FRANKFORT, Ky. (Dec. 11, 2013) – Auditor Adam Edelen on Wednesday released the auditor’s first statutorily-required financial statement audit of the Kentucky Retirement Systems, expressing an unqualified, or clean, opinion on the System’s financial statements.
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The audit contains 19 findings with recommendations related to significant deficiencies in internal controls over financial reporting.
This is the first time the Auditor of Public Accounts has conducted a financial statement audit of Kentucky Retirement Systems under a 2010 change in law, which requires the Auditor to conduct an audit of KRS at least once every five years. KRS previously was permitted to contract with a private CPA firm to conduct its annual audits. Last year’s audit contained no findings.
“My office conducted a thorough review of the System’s financial statements,” Edelen said. “Although we issued a clean opinion, some of the findings are concerning. I hope our recommendations for improvement are heeded.”
Edelen said he is particularly concerned that auditors found there is no monitoring of contracts. Kentucky Retirement Systems does not have a central listing of all contracts for tracking. The accounting department pays the invoices for the contracts that are received but does not obtain the contracts to ensure that the payment is allowable or appropriate.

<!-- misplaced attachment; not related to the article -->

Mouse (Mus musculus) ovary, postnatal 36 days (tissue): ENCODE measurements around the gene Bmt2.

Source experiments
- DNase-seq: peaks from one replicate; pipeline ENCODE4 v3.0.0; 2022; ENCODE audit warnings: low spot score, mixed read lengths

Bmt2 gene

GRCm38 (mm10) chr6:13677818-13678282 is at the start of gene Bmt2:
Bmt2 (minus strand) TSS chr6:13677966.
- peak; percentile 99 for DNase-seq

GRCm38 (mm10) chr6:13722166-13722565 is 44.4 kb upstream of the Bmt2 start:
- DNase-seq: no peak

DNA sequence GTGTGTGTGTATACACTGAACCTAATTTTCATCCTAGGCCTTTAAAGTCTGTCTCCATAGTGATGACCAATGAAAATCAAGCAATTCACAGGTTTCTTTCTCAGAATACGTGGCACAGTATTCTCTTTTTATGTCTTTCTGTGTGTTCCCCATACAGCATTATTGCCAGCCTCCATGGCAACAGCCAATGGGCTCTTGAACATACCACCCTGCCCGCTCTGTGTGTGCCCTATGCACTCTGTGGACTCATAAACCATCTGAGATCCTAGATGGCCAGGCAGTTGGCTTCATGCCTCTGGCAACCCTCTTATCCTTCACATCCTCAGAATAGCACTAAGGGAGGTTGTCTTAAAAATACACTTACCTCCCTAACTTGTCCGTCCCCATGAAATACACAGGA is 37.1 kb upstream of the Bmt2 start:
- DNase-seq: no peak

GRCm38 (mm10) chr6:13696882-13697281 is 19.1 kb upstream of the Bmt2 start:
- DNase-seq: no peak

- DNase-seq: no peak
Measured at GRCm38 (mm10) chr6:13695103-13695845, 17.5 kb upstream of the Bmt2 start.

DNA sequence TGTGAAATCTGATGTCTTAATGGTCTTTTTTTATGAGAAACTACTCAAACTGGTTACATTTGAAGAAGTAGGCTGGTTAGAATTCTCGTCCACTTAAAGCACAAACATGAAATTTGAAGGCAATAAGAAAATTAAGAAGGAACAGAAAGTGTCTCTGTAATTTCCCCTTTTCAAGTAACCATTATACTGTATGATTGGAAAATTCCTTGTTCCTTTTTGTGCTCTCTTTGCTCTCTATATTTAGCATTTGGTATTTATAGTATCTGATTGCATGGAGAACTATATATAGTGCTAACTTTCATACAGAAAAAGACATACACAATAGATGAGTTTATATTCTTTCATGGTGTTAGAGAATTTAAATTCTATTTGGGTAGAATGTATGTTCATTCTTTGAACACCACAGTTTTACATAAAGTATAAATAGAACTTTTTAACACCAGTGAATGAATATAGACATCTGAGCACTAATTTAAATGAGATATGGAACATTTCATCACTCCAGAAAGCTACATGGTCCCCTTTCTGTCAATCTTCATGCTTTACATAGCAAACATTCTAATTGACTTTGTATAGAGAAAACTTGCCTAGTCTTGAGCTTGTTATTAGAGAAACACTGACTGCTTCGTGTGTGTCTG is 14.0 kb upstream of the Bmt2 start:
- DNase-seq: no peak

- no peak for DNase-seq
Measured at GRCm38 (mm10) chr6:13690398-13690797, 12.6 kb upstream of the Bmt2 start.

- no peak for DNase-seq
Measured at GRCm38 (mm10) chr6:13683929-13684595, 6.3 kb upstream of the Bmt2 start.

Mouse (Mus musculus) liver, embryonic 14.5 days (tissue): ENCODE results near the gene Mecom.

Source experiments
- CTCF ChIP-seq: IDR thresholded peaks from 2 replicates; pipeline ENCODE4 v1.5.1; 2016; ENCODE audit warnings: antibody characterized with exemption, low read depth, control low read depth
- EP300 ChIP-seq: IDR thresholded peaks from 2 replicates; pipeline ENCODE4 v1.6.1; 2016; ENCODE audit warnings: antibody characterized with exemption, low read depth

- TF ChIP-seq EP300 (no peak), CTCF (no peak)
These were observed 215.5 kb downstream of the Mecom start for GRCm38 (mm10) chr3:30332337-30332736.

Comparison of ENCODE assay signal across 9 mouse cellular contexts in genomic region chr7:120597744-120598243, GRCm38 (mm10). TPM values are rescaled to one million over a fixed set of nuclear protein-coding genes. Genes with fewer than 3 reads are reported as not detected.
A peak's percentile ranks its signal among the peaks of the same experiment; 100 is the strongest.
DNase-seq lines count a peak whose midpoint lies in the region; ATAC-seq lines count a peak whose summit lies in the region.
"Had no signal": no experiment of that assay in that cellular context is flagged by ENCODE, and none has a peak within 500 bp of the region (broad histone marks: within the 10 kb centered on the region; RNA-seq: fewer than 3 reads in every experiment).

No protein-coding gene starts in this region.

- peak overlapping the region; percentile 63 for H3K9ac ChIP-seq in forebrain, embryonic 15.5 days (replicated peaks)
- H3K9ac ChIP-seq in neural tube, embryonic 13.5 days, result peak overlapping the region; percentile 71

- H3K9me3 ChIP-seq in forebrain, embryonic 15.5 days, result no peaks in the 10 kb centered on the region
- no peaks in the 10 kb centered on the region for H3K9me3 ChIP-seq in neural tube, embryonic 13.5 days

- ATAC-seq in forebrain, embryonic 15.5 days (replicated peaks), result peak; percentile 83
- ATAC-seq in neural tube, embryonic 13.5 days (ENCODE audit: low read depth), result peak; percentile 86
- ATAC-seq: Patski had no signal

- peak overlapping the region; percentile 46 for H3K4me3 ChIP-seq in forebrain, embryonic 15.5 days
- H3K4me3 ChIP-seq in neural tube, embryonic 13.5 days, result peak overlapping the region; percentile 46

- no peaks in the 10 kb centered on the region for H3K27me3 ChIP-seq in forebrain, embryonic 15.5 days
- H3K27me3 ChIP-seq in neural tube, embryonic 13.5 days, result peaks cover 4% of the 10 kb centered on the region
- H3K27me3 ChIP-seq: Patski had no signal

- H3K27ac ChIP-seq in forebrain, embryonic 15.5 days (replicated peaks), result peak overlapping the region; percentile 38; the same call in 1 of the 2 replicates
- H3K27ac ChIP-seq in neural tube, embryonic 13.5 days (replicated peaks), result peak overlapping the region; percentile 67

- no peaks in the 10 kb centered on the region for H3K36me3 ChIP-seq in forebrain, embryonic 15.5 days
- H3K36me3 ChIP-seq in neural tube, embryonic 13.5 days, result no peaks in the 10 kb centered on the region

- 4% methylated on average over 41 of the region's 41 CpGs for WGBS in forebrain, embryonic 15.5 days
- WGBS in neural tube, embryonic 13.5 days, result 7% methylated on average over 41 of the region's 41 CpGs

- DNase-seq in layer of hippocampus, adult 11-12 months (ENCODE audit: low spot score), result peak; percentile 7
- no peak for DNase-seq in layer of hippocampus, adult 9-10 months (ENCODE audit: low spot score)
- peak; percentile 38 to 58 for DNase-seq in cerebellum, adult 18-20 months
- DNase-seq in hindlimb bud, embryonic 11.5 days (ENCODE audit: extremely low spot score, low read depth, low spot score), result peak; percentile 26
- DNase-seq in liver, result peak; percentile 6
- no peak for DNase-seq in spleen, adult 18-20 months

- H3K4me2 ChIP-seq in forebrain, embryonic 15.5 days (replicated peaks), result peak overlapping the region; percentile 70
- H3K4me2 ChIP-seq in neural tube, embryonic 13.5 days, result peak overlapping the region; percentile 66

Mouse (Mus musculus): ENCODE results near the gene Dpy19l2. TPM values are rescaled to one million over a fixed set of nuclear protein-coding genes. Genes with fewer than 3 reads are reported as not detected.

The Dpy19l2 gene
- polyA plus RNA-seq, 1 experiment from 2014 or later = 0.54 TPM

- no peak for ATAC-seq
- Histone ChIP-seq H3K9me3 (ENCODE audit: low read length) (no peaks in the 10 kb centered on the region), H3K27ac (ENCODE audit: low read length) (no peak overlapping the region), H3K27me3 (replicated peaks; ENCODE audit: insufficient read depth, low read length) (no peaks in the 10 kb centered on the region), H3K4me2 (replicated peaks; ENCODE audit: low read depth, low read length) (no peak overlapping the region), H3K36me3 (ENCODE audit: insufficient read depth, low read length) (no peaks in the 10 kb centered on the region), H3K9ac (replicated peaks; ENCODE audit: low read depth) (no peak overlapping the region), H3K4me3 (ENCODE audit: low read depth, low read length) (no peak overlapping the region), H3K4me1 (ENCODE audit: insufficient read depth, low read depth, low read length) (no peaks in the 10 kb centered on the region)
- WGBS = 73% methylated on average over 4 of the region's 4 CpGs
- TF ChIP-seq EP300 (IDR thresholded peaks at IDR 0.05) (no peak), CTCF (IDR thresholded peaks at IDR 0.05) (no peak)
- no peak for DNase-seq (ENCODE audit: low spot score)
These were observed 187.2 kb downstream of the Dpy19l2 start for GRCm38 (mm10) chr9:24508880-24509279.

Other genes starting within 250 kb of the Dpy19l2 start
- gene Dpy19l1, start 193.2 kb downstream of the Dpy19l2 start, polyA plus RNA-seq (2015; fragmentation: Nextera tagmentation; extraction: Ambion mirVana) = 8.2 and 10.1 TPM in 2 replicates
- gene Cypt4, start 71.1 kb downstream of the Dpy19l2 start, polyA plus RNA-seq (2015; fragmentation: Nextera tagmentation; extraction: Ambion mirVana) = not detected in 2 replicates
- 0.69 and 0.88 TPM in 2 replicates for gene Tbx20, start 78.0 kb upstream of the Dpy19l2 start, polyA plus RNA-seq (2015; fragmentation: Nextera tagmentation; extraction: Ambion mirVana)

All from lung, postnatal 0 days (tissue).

When auditors requested 12 contracts to review, Kentucky Retirement Systems was unable to locate three contracts procured for fiscal year 2013. One was subsequently located; however, the two additional contracts had expired and the result was $171,197 in payments to vendors without contracts in place.
“It is inappropriate for a $15 billion agency to not monitor contracts,” Edelen said. “Retirees, state employees and taxpayers need to have confidence that expenditures to outside vendors are proper.”
The audit found that the process for waiving penalties associated with late employer contributions is not adequate, which means KRS is not receiving all interest due from employers. The audit found that the process for waiving penalties associated with late employer contributions is not adequate, which means KRS is not receiving all interest due from employers.
KRS’ financial statement preparation process is not adequate, auditors found. The number and magnitude of errors indicate a significant control weakness. This could lead to misstated financial statements and individual plan amounts being reported incorrectly.
Cyber security concerns also were identified. Auditors discovered individuals who were no longer employed with Kentucky Retirement Systems but retained access to software systems containing sensitive and confidential information. Documentation ensuring individuals had the proper level of access to those systems was not adequate.
The audit contains other findings related to weaknesses in accounting and segregation of duties involving key financial staff.
Click here to download the full report.